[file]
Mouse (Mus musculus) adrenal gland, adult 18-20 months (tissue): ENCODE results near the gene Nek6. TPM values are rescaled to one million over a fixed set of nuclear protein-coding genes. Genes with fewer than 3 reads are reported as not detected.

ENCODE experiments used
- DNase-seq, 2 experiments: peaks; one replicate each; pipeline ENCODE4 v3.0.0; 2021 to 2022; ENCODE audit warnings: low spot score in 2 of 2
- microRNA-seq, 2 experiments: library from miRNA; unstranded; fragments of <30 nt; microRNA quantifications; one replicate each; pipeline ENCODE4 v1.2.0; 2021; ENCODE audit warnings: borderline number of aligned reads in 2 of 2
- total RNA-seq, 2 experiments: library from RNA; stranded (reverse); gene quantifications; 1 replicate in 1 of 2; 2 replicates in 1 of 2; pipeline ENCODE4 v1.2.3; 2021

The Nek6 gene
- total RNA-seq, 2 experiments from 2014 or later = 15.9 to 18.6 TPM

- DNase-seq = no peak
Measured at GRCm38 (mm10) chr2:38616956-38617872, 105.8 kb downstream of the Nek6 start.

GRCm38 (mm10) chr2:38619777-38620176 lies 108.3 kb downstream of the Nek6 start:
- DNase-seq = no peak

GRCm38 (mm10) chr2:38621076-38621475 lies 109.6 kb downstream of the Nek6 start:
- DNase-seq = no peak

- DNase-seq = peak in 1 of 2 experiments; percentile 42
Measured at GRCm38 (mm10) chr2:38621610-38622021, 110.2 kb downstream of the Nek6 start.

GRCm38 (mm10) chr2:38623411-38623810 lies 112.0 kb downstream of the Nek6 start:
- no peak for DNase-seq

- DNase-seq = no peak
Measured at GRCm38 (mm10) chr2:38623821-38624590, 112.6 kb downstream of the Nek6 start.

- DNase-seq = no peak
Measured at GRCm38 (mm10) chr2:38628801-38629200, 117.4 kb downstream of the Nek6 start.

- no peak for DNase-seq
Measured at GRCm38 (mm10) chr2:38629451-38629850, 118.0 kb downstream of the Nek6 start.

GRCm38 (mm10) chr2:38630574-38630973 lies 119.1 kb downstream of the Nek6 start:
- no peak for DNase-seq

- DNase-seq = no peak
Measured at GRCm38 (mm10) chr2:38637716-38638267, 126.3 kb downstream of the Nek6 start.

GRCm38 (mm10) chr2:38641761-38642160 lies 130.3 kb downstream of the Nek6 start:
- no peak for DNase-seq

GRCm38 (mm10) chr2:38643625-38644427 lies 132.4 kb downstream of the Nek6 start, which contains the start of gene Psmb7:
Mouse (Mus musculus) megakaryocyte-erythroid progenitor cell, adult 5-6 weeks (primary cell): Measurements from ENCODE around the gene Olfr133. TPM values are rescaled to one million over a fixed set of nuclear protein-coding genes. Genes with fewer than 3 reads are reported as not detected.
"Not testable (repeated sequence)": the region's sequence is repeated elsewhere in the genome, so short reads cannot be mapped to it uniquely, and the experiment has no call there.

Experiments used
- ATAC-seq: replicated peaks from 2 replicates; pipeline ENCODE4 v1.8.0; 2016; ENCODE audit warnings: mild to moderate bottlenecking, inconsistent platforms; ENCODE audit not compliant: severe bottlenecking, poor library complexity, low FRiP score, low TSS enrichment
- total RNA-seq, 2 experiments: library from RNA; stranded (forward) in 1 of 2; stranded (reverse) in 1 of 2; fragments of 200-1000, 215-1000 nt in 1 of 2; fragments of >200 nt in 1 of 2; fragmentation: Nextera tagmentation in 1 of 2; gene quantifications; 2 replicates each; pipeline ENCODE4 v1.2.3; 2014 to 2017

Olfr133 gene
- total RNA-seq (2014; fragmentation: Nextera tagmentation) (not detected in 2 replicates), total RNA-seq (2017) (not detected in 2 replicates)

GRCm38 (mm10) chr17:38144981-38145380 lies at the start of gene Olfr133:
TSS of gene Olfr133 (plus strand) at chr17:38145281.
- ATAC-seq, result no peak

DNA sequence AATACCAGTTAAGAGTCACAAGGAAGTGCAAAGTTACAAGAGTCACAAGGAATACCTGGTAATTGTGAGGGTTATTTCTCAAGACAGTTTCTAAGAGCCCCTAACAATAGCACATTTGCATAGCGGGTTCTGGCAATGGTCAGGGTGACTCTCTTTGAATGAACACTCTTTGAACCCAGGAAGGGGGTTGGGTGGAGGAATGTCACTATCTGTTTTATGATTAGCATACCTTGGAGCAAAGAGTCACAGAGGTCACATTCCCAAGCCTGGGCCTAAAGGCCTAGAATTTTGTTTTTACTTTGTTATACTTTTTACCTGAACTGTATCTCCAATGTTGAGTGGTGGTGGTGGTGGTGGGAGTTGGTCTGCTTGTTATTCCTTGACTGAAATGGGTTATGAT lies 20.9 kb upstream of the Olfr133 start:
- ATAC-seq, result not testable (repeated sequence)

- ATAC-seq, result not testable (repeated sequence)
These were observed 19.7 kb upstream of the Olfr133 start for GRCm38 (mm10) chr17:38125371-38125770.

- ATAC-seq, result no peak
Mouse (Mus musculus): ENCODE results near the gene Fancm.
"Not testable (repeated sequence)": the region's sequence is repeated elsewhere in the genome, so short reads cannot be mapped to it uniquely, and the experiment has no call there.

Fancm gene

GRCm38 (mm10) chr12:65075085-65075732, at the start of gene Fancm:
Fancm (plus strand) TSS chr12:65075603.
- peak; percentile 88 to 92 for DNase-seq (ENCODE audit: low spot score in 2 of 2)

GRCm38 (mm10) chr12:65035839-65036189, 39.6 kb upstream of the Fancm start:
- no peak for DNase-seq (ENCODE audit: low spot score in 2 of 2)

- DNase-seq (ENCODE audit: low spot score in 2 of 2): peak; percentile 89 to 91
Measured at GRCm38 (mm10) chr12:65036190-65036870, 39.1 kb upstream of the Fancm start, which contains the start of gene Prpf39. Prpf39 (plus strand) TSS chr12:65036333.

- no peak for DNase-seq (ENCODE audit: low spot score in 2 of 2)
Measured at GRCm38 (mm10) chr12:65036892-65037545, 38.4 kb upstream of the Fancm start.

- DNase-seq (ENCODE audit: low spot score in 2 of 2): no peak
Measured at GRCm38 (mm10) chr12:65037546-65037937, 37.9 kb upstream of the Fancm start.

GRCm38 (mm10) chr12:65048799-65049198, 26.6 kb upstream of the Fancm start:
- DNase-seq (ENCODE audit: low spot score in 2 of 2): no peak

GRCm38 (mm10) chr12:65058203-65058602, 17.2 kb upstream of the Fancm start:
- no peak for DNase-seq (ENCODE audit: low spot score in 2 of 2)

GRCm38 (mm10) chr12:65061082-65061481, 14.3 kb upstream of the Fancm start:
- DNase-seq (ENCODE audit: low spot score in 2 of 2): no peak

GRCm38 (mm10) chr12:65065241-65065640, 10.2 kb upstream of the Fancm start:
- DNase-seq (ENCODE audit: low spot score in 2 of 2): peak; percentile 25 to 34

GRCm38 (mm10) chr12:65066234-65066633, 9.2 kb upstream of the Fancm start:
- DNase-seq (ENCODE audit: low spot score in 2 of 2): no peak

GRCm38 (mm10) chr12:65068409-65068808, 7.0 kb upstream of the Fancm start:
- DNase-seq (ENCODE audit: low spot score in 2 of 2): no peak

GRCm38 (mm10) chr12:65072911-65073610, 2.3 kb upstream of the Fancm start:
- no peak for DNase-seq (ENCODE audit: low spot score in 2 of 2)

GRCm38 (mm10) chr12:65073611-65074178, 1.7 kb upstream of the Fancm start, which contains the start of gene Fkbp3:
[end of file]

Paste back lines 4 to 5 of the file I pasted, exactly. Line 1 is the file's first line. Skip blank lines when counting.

- microRNA-seq, 2 experiments: library from miRNA; unstranded; fragments of <30 nt; microRNA quantifications; one replicate each; pipeline ENCODE4 v1.2.0; 2021; ENCODE audit warnings: borderline number of aligned reads in 2 of 2
- total RNA-seq, 2 experiments: library from RNA; stranded (reverse); gene quantifications; 1 replicate in 1 of 2; 2 replicates in 1 of 2; pipeline ENCODE4 v1.2.3; 2021